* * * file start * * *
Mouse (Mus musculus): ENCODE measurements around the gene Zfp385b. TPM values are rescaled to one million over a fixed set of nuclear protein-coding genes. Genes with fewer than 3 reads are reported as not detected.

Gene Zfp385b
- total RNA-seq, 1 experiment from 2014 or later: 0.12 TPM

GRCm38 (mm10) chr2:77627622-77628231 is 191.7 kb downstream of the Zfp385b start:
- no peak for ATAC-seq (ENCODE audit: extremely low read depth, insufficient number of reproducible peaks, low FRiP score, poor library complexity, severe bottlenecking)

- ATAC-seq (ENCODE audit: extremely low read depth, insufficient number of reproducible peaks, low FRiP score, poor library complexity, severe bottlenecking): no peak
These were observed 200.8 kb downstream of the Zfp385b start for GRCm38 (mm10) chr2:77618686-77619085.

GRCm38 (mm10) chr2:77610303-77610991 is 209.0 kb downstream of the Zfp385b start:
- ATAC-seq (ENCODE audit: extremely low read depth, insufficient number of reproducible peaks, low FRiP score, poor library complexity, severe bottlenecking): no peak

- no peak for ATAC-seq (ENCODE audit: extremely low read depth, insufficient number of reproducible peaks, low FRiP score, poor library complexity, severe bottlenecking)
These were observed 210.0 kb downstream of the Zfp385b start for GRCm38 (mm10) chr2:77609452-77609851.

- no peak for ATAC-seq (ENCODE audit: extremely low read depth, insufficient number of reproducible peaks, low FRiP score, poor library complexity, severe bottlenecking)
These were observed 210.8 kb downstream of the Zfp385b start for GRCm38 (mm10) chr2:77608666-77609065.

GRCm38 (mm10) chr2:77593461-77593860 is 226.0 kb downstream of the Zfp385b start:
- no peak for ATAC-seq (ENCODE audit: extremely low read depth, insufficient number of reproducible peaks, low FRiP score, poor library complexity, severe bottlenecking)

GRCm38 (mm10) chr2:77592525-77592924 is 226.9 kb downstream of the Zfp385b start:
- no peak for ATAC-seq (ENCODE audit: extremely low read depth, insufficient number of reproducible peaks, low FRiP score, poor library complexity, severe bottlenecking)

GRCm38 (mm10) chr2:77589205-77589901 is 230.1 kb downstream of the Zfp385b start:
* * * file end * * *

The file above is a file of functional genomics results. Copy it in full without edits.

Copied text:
Mouse (Mus musculus): ENCODE measurements around the gene Zfp385b. TPM values are rescaled to one million over a fixed set of nuclear protein-coding genes. Genes with fewer than 3 reads are reported as not detected.

Gene Zfp385b
- total RNA-seq, 1 experiment from 2014 or later: 0.12 TPM

GRCm38 (mm10) chr2:77627622-77628231 is 191.7 kb downstream of the Zfp385b start:
- no peak for ATAC-seq (ENCODE audit: extremely low read depth, insufficient number of reproducible peaks, low FRiP score, poor library complexity, severe bottlenecking)

- ATAC-seq (ENCODE audit: extremely low read depth, insufficient number of reproducible peaks, low FRiP score, poor library complexity, severe bottlenecking): no peak
These were observed 200.8 kb downstream of the Zfp385b start for GRCm38 (mm10) chr2:77618686-77619085.

GRCm38 (mm10) chr2:77610303-77610991 is 209.0 kb downstream of the Zfp385b start:
- ATAC-seq (ENCODE audit: extremely low read depth, insufficient number of reproducible peaks, low FRiP score, poor library complexity, severe bottlenecking): no peak

- no peak for ATAC-seq (ENCODE audit: extremely low read depth, insufficient number of reproducible peaks, low FRiP score, poor library complexity, severe bottlenecking)
These were observed 210.0 kb downstream of the Zfp385b start for GRCm38 (mm10) chr2:77609452-77609851.

- no peak for ATAC-seq (ENCODE audit: extremely low read depth, insufficient number of reproducible peaks, low FRiP score, poor library complexity, severe bottlenecking)
These were observed 210.8 kb downstream of the Zfp385b start for GRCm38 (mm10) chr2:77608666-77609065.

GRCm38 (mm10) chr2:77593461-77593860 is 226.0 kb downstream of the Zfp385b start:
- no peak for ATAC-seq (ENCODE audit: extremely low read depth, insufficient number of reproducible peaks, low FRiP score, poor library complexity, severe bottlenecking)

GRCm38 (mm10) chr2:77592525-77592924 is 226.9 kb downstream of the Zfp385b start:
- no peak for ATAC-seq (ENCODE audit: extremely low read depth, insufficient number of reproducible peaks, low FRiP score, poor library complexity, severe bottlenecking)

GRCm38 (mm10) chr2:77589205-77589901 is 230.1 kb downstream of the Zfp385b start: